The pranksters should at least be discharged if not prosecuted for rape and acessory to rape. And the culture of coverup makes it all the worse -- with the beetle in charge (Kafer) being part of the problem

AUSTRALIAN Defence Force Academy boss Bruce Kafer sat across from an air force cadet in his office this week.

He is a powerful, decorated, senior military officer. She is a slender young woman, barely 18, who had learned just days before that an army cadet with whom she had slept had broadcast the event via Skype to half a dozen fellow cadets sitting in a nearby room. Pictures snapped by one or more of the voyeurs had been distributed around the ADFA campus.

The news had made her physically sick. Worse was the advice that had come down to her that there was no possibility of police action. The young men would be dealt with at a misdemeanour level, under the low-level catch-all charge of "prejudicial conduct". They would probably be docked a few days' leave.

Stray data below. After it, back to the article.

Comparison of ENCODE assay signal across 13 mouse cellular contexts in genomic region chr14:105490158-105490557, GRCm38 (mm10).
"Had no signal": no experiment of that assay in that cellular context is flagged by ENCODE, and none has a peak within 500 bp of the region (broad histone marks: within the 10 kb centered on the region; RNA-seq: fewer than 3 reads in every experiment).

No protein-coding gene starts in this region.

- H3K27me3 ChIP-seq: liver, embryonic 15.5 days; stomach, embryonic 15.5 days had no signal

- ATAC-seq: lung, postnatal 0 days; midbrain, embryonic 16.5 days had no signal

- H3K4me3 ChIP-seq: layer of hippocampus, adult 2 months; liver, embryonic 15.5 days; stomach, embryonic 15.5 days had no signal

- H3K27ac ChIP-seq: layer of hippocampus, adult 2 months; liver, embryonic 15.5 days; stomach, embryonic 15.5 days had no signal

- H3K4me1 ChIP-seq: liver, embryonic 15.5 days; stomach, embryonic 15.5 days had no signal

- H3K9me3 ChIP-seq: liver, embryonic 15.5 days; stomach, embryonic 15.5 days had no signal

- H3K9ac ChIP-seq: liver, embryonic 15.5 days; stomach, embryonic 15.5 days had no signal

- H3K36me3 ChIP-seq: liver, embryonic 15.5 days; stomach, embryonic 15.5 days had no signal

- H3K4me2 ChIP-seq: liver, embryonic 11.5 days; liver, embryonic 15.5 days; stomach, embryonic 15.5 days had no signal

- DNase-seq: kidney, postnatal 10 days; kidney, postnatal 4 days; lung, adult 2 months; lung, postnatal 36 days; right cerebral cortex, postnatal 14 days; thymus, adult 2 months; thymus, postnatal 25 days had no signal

The cadet, who we have named Kate to protect her identity, chose to go public. She knew no one in the media. She rang and left a message on a general number at the Ten Network. Her motivation, she said, was to try to make sure it wouldn't happen to other women. She never asked for, nor has she been offered, money.

Commodore Kafer assured Kate that she had the support of ADFA staff. Kate nodded. In her meeting with him on Tuesday night, she says, the ADFA boss told her she "needed to think about how (the media exposure) would affect" the young men involved in the Skyping incident.

Kate tells me Commodore Kafer told her that his concern was not just for her welfare but for theirs. Further, Kate maintains that during that conversation, Commodore Kafer said "he'd like me to address my division (of cadets) because they'll be angry". Specifically, she says Commodore Kafer said "it might help if she apologised (to her classmates) for bringing the division into disrepute by going to the media".